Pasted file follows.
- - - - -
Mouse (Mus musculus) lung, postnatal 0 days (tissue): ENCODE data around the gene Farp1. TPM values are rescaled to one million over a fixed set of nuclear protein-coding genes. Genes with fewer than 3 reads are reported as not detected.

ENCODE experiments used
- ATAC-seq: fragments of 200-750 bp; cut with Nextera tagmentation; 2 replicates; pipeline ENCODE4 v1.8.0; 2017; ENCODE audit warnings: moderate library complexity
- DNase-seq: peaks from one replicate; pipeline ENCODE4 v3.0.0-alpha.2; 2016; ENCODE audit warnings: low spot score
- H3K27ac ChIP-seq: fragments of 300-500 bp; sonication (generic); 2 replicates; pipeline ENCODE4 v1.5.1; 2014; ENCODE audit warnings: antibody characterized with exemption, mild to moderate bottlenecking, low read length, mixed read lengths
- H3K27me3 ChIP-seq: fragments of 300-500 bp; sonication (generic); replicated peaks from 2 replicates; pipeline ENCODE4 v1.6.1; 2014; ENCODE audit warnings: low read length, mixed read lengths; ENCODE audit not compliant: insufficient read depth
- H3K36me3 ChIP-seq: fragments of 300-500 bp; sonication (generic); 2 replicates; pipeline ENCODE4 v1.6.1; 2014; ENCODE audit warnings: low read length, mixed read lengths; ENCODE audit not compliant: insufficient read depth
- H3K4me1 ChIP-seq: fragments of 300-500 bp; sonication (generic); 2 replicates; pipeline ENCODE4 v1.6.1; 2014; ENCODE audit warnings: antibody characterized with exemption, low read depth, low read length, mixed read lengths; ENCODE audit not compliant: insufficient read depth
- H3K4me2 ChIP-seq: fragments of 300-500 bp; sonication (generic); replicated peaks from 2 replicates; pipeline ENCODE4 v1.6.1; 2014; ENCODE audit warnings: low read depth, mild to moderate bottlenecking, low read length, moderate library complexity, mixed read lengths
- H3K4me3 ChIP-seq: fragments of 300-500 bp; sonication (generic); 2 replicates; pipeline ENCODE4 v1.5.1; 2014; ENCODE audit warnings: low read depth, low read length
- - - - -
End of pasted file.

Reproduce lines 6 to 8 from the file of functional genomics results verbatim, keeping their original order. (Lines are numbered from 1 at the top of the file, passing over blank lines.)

- H3K27me3 ChIP-seq: fragments of 300-500 bp; sonication (generic); replicated peaks from 2 replicates; pipeline ENCODE4 v1.6.1; 2014; ENCODE audit warnings: low read length, mixed read lengths; ENCODE audit not compliant: insufficient read depth
- H3K36me3 ChIP-seq: fragments of 300-500 bp; sonication (generic); 2 replicates; pipeline ENCODE4 v1.6.1; 2014; ENCODE audit warnings: low read length, mixed read lengths; ENCODE audit not compliant: insufficient read depth
- H3K4me1 ChIP-seq: fragments of 300-500 bp; sonication (generic); 2 replicates; pipeline ENCODE4 v1.6.1; 2014; ENCODE audit warnings: antibody characterized with exemption, low read depth, low read length, mixed read lengths; ENCODE audit not compliant: insufficient read depth